Belladonna is a perennial herb that is native to Europe and Asia Minor, but is now grown quite often in the United States, Europe, and India. While growing in the wild, which Belladonna commonly does, a slight dose can be fatal. The nickname "deadly nightshade" is a good clue of its potency. When Belladonna was first used it was for cosmetic purposes. Women felt that if they used it to dilate their pupils, they would look more sexy and alluring. This explains the name Belladonna, which means "beautiful lady" in Italian.
The most important contribution from Belladonna is atropine, which is an important agent that is useful in dilating the pupils of the eye. Some cough syrups are known to contain atropine and are used for bronchitis and whooping cough. Atrophine is also used to soothe the stomach lining prior to an anesthetic being administered and also for peptic ulcers. However, even small doses of atropine can cause the heart rate to increase.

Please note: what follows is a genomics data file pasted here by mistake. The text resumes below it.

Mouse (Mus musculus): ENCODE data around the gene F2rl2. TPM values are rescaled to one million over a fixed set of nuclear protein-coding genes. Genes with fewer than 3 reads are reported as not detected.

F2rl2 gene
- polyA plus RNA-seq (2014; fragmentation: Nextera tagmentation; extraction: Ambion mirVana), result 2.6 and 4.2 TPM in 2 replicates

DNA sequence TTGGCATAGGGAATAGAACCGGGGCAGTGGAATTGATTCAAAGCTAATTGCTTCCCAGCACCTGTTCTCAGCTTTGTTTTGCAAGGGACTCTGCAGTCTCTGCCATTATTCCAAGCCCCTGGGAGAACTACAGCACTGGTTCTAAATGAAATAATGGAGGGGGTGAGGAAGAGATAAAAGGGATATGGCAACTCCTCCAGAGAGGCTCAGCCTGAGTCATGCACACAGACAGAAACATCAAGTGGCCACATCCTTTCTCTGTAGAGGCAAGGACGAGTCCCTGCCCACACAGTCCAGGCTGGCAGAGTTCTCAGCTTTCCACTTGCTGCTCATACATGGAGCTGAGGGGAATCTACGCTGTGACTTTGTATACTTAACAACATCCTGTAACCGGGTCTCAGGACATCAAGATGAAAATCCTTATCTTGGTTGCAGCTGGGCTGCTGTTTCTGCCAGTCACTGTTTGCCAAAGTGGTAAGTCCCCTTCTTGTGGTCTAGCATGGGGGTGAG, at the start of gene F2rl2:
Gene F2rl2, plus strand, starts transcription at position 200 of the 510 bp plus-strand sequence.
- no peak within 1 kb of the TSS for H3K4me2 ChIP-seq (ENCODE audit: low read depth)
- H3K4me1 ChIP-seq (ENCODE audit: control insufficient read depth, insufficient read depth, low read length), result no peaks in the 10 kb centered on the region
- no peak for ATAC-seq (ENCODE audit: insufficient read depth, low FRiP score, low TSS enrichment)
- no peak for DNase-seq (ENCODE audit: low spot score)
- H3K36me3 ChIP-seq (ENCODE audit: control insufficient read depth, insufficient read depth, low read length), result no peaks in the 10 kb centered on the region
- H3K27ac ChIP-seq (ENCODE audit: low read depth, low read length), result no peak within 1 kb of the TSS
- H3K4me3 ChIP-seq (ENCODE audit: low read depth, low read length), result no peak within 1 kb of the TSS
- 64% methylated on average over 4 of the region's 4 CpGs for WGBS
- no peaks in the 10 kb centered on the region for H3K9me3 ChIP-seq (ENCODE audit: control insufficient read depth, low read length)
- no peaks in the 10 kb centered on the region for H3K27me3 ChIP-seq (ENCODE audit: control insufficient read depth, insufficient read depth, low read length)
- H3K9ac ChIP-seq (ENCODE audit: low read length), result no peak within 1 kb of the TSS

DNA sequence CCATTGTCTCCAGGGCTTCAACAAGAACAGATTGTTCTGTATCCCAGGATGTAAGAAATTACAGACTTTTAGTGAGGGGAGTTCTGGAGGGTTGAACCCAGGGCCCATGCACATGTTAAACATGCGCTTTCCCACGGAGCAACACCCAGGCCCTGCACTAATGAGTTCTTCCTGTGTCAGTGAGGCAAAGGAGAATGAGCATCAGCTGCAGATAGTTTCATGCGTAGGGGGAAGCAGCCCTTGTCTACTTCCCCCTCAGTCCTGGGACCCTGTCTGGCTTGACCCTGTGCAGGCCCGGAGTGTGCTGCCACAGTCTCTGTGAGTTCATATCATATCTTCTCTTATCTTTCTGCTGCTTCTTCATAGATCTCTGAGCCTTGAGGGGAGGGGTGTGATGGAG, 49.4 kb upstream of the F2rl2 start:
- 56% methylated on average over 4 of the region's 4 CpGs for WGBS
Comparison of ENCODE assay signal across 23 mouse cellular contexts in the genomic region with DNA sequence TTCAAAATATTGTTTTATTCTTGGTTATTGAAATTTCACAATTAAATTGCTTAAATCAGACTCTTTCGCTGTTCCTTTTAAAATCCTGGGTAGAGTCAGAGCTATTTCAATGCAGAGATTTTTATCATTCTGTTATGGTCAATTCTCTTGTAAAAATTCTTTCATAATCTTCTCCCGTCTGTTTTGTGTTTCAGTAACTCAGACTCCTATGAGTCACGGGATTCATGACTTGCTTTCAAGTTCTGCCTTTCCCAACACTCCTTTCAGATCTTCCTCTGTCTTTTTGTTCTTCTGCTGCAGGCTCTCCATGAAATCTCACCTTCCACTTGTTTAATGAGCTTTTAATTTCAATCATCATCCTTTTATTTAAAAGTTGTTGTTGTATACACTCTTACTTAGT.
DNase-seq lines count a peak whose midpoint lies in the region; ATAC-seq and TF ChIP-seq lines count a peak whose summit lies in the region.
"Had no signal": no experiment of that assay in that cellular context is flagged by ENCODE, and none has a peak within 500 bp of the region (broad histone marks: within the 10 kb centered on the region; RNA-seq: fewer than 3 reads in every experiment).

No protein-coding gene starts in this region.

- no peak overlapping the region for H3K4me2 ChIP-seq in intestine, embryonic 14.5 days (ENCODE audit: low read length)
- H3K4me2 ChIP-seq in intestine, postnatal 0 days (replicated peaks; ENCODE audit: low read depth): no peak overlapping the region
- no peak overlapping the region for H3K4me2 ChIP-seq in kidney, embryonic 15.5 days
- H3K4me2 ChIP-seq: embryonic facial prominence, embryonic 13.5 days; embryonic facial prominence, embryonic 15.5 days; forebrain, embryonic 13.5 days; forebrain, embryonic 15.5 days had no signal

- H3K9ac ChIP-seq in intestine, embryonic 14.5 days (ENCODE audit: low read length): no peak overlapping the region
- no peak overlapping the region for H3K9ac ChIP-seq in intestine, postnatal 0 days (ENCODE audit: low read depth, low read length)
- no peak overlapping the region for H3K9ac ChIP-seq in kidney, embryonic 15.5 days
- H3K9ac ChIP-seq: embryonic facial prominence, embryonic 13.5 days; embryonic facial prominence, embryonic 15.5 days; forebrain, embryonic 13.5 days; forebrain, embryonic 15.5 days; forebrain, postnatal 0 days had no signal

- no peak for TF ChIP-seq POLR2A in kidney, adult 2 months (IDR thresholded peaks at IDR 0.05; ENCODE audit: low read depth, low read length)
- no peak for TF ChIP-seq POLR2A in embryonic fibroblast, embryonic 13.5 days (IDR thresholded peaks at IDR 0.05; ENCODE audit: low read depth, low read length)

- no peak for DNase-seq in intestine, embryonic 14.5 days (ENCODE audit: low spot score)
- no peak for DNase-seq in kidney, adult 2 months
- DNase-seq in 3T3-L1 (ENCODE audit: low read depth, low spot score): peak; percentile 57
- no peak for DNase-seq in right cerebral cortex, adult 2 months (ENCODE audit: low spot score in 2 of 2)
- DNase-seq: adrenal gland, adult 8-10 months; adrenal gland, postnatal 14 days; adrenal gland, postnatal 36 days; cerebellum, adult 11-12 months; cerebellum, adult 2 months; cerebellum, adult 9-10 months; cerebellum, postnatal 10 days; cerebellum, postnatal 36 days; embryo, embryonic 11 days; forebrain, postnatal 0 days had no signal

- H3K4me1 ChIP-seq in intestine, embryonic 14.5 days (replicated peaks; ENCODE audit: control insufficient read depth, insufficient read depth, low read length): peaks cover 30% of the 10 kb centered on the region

Belladonna also has other great benefits for purposes of what it is used for today as it has the ability to dry up bodily fluids such as breast milk, saliva, perspiration, and mucous. The alkaloids in Belladonna are used for gastrointestinal disorders, such as colitis, diverticulitis, irritable bowel syndrome, colic, diarrhea, and peptic ulcer. It also works for asthma, excessive sweating, excessive nighttime urination and incontinence, headaches and migraines, muscle pains and spasms, motion sickness, Parkinson's disease, and biliary colic.
Quite often, Belladonna is used as homeopathic remedies, such as the common cold, earaches, fever, menstrual cramps, sunstroke, toothaches, headaches, sore throats, and boils. How the patient ingests and how much they ingest is determined by several actors, such as their symptoms, mood, and overall temperament. When Belladonna is administered for homeopathic use it is highly diluted because of its toxicity.
No one should ever use Belladonna as a self help measure. It should only be taken under the care of a qualified doctor. The doses given off Belladonna are always in very low doses. When Belladonna is prescribed, it is either added to sugar pellets or mixed with other types of drugs. So while it is clear that Belladonna is an extremely dangerous herb, it is also very beneficial when used correctly.